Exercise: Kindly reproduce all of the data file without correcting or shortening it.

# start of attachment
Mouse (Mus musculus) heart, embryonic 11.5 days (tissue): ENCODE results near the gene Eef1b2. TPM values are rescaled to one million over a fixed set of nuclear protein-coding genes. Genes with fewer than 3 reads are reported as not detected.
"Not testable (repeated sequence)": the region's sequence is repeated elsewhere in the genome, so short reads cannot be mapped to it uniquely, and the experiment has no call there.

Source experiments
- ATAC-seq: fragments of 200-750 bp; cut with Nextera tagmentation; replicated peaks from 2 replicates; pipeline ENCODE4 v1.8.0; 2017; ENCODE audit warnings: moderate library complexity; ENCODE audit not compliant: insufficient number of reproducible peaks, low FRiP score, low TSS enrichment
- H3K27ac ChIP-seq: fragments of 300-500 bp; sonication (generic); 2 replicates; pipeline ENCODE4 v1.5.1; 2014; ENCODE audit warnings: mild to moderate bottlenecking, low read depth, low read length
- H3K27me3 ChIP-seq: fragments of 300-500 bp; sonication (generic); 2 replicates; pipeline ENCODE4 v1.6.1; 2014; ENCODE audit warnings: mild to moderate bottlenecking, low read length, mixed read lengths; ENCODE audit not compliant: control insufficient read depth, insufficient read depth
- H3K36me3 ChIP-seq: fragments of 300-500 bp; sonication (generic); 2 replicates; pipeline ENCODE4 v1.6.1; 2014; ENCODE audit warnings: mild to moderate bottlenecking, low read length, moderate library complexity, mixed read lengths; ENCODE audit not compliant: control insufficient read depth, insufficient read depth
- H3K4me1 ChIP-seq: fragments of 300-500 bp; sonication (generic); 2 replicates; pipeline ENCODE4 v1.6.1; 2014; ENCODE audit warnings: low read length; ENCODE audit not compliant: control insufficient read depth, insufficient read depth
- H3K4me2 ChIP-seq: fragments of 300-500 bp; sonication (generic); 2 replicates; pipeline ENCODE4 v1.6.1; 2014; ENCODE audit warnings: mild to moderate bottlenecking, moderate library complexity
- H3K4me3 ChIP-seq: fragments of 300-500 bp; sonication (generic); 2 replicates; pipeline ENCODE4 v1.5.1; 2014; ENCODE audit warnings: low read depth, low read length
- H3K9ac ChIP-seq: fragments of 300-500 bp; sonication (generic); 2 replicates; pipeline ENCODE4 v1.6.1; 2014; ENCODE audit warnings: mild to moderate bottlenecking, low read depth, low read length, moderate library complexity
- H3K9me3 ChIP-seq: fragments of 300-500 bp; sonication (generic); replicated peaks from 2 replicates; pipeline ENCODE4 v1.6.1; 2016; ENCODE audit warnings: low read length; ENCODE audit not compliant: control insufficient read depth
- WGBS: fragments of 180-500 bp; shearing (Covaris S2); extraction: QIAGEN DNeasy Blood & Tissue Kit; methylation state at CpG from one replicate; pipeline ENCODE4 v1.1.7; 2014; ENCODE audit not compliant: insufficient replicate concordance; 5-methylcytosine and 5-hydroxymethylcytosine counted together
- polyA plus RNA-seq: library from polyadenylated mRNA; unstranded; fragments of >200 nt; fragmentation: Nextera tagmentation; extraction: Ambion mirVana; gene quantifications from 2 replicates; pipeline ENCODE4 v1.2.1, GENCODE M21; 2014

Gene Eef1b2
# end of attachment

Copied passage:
Mouse (Mus musculus) heart, embryonic 11.5 days (tissue): ENCODE results near the gene Eef1b2. TPM values are rescaled to one million over a fixed set of nuclear protein-coding genes. Genes with fewer than 3 reads are reported as not detected.
"Not testable (repeated sequence)": the region's sequence is repeated elsewhere in the genome, so short reads cannot be mapped to it uniquely, and the experiment has no call there.

Source experiments
- ATAC-seq: fragments of 200-750 bp; cut with Nextera tagmentation; replicated peaks from 2 replicates; pipeline ENCODE4 v1.8.0; 2017; ENCODE audit warnings: moderate library complexity; ENCODE audit not compliant: insufficient number of reproducible peaks, low FRiP score, low TSS enrichment
- H3K27ac ChIP-seq: fragments of 300-500 bp; sonication (generic); 2 replicates; pipeline ENCODE4 v1.5.1; 2014; ENCODE audit warnings: mild to moderate bottlenecking, low read depth, low read length
- H3K27me3 ChIP-seq: fragments of 300-500 bp; sonication (generic); 2 replicates; pipeline ENCODE4 v1.6.1; 2014; ENCODE audit warnings: mild to moderate bottlenecking, low read length, mixed read lengths; ENCODE audit not compliant: control insufficient read depth, insufficient read depth
- H3K36me3 ChIP-seq: fragments of 300-500 bp; sonication (generic); 2 replicates; pipeline ENCODE4 v1.6.1; 2014; ENCODE audit warnings: mild to moderate bottlenecking, low read length, moderate library complexity, mixed read lengths; ENCODE audit not compliant: control insufficient read depth, insufficient read depth
- H3K4me1 ChIP-seq: fragments of 300-500 bp; sonication (generic); 2 replicates; pipeline ENCODE4 v1.6.1; 2014; ENCODE audit warnings: low read length; ENCODE audit not compliant: control insufficient read depth, insufficient read depth
- H3K4me2 ChIP-seq: fragments of 300-500 bp; sonication (generic); 2 replicates; pipeline ENCODE4 v1.6.1; 2014; ENCODE audit warnings: mild to moderate bottlenecking, moderate library complexity
- H3K4me3 ChIP-seq: fragments of 300-500 bp; sonication (generic); 2 replicates; pipeline ENCODE4 v1.5.1; 2014; ENCODE audit warnings: low read depth, low read length
- H3K9ac ChIP-seq: fragments of 300-500 bp; sonication (generic); 2 replicates; pipeline ENCODE4 v1.6.1; 2014; ENCODE audit warnings: mild to moderate bottlenecking, low read depth, low read length, moderate library complexity
- H3K9me3 ChIP-seq: fragments of 300-500 bp; sonication (generic); replicated peaks from 2 replicates; pipeline ENCODE4 v1.6.1; 2016; ENCODE audit warnings: low read length; ENCODE audit not compliant: control insufficient read depth
- WGBS: fragments of 180-500 bp; shearing (Covaris S2); extraction: QIAGEN DNeasy Blood & Tissue Kit; methylation state at CpG from one replicate; pipeline ENCODE4 v1.1.7; 2014; ENCODE audit not compliant: insufficient replicate concordance; 5-methylcytosine and 5-hydroxymethylcytosine counted together
- polyA plus RNA-seq: library from polyadenylated mRNA; unstranded; fragments of >200 nt; fragmentation: Nextera tagmentation; extraction: Ambion mirVana; gene quantifications from 2 replicates; pipeline ENCODE4 v1.2.1, GENCODE M21; 2014

Gene Eef1b2